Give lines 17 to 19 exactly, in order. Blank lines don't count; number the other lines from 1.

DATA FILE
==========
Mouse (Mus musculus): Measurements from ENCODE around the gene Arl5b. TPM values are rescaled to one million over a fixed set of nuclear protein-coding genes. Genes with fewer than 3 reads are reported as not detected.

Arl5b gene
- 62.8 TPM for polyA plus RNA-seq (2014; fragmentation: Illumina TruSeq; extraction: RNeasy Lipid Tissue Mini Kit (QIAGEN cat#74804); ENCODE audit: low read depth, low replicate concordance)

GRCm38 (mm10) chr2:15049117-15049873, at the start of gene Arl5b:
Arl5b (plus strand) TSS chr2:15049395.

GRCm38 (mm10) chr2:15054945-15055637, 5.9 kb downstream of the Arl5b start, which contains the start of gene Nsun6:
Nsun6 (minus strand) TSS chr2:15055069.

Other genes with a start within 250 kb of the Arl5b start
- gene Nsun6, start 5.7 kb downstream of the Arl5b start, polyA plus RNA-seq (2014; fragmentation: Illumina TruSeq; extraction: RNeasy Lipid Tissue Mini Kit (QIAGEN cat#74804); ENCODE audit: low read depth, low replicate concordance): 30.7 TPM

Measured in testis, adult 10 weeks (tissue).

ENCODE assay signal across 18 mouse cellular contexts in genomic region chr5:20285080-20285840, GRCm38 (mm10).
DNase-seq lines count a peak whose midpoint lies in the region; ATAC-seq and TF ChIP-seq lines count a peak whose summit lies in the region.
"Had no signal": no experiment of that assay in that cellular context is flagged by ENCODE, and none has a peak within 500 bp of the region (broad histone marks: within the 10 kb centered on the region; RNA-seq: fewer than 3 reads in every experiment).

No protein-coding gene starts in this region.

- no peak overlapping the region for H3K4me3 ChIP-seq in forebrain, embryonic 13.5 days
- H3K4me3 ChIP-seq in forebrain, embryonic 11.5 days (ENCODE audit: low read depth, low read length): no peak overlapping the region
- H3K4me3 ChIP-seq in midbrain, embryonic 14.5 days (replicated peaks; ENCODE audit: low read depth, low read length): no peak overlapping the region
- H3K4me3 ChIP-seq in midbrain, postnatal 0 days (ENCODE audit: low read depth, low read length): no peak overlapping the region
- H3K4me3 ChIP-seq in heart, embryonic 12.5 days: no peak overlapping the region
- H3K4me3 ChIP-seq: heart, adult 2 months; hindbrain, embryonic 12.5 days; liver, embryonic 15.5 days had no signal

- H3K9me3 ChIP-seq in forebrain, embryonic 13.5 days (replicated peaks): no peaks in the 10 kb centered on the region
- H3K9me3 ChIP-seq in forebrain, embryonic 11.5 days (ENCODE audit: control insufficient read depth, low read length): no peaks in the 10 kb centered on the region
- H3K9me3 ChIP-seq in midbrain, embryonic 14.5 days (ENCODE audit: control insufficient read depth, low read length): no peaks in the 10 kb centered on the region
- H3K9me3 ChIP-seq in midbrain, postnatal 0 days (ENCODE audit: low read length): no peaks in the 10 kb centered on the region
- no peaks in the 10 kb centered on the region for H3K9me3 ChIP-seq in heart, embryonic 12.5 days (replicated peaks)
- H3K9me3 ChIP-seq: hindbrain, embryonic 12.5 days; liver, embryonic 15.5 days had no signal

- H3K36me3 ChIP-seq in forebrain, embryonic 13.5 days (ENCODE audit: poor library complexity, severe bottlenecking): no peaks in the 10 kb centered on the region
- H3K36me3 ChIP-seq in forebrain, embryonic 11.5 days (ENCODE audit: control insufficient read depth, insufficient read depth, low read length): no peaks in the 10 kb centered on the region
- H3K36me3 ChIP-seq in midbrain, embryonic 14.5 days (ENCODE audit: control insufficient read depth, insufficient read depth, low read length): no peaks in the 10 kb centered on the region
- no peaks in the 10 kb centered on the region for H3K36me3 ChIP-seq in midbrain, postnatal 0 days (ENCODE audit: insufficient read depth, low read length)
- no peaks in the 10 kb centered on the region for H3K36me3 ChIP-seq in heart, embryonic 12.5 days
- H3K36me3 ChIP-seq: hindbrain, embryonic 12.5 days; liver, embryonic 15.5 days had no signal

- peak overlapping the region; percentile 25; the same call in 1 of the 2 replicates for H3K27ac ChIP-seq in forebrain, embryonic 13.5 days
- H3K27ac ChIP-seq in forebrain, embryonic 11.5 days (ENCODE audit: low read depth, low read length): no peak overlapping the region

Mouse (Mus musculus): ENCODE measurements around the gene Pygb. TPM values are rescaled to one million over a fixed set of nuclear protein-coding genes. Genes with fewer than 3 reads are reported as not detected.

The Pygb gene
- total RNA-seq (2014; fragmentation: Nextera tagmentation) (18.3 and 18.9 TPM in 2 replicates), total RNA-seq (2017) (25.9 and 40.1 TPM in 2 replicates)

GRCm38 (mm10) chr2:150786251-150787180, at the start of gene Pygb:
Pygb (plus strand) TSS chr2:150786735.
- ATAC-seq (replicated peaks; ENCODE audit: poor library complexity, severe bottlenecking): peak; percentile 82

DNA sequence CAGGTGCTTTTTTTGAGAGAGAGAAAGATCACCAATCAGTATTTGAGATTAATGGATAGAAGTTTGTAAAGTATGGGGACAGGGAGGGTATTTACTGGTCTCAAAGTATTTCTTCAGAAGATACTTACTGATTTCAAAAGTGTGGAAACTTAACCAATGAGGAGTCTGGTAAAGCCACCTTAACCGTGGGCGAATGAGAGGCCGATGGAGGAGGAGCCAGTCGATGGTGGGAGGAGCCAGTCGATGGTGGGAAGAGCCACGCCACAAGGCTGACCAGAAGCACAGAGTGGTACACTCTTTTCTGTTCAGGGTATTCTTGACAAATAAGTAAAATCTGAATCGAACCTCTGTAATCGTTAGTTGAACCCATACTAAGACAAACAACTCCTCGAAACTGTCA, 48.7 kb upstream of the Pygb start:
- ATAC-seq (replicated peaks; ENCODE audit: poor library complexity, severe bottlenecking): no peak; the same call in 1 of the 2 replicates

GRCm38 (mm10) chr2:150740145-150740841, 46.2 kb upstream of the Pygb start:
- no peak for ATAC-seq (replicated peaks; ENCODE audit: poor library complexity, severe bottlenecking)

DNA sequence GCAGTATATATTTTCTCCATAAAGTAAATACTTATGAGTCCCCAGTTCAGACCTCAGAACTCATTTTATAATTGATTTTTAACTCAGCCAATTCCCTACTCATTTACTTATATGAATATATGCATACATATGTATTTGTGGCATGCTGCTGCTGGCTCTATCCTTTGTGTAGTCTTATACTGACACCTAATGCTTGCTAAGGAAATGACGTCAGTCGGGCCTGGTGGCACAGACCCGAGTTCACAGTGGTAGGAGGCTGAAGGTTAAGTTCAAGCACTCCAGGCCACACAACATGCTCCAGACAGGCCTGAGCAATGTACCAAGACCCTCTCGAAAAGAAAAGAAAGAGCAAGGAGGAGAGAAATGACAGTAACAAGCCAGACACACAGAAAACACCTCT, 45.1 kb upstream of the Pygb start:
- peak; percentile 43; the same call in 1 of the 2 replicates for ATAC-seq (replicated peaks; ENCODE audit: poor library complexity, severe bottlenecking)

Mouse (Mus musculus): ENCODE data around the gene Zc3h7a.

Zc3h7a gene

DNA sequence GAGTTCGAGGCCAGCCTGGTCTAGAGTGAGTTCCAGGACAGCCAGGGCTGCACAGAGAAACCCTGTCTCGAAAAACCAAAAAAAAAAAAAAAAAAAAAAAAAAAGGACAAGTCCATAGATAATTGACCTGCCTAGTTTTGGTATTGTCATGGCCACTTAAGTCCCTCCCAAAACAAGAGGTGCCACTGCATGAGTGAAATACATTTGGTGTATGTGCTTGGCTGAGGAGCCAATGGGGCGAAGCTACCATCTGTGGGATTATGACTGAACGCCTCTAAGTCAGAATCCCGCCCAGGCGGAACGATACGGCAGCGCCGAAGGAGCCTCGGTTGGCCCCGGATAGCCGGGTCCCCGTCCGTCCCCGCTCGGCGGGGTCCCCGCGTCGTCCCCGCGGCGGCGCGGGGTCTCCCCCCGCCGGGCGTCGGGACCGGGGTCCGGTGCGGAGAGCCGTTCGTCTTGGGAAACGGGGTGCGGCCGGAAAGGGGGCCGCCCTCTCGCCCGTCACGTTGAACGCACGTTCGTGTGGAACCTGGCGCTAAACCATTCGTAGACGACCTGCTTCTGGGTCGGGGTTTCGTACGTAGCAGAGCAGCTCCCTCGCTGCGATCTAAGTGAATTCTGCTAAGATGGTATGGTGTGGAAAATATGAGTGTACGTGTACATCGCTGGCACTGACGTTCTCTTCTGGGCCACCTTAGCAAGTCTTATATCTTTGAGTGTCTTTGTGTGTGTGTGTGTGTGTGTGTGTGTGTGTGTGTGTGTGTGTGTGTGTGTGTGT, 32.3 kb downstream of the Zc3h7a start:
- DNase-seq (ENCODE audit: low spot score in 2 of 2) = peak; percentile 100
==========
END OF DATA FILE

- H3K4me3 ChIP-seq in midbrain, embryonic 14.5 days (replicated peaks; ENCODE audit: low read depth, low read length): no peak overlapping the region
- H3K4me3 ChIP-seq in midbrain, postnatal 0 days (ENCODE audit: low read depth, low read length): no peak overlapping the region
- H3K4me3 ChIP-seq in heart, embryonic 12.5 days: no peak overlapping the region